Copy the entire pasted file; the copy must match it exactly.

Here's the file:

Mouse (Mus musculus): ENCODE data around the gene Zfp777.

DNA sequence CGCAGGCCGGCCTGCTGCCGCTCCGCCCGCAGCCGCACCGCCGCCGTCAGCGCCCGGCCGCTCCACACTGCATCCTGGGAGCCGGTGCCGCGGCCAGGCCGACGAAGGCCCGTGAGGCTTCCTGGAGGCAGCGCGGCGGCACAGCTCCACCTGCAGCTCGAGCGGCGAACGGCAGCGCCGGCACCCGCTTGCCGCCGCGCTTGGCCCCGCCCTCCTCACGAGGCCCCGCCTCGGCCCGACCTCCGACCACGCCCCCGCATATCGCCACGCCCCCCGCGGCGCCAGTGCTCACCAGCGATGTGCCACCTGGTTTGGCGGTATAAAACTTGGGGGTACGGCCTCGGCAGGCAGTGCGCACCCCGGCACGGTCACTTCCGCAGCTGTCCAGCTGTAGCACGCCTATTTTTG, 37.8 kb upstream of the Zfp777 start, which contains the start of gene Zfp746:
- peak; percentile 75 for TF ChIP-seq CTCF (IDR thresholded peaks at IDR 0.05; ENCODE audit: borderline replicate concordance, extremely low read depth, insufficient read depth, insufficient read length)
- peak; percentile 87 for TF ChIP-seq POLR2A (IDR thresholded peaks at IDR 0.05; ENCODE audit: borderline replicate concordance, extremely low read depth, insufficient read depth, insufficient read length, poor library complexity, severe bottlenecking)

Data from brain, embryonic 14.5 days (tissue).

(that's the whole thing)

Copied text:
Mouse (Mus musculus): ENCODE data around the gene Zfp777.

DNA sequence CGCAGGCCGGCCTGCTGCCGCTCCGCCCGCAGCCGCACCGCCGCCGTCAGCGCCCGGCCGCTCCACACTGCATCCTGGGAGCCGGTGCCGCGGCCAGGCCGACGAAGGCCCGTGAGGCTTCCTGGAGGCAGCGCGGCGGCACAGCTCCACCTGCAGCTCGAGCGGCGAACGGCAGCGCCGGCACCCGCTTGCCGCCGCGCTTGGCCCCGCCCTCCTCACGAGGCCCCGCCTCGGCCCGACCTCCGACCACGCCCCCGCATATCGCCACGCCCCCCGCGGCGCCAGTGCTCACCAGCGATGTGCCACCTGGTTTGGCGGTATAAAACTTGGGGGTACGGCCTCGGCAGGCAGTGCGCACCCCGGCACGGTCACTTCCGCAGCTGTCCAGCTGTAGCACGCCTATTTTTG, 37.8 kb upstream of the Zfp777 start, which contains the start of gene Zfp746:
- peak; percentile 75 for TF ChIP-seq CTCF (IDR thresholded peaks at IDR 0.05; ENCODE audit: borderline replicate concordance, extremely low read depth, insufficient read depth, insufficient read length)
- peak; percentile 87 for TF ChIP-seq POLR2A (IDR thresholded peaks at IDR 0.05; ENCODE audit: borderline replicate concordance, extremely low read depth, insufficient read depth, insufficient read length, poor library complexity, severe bottlenecking)

Data from brain, embryonic 14.5 days (tissue).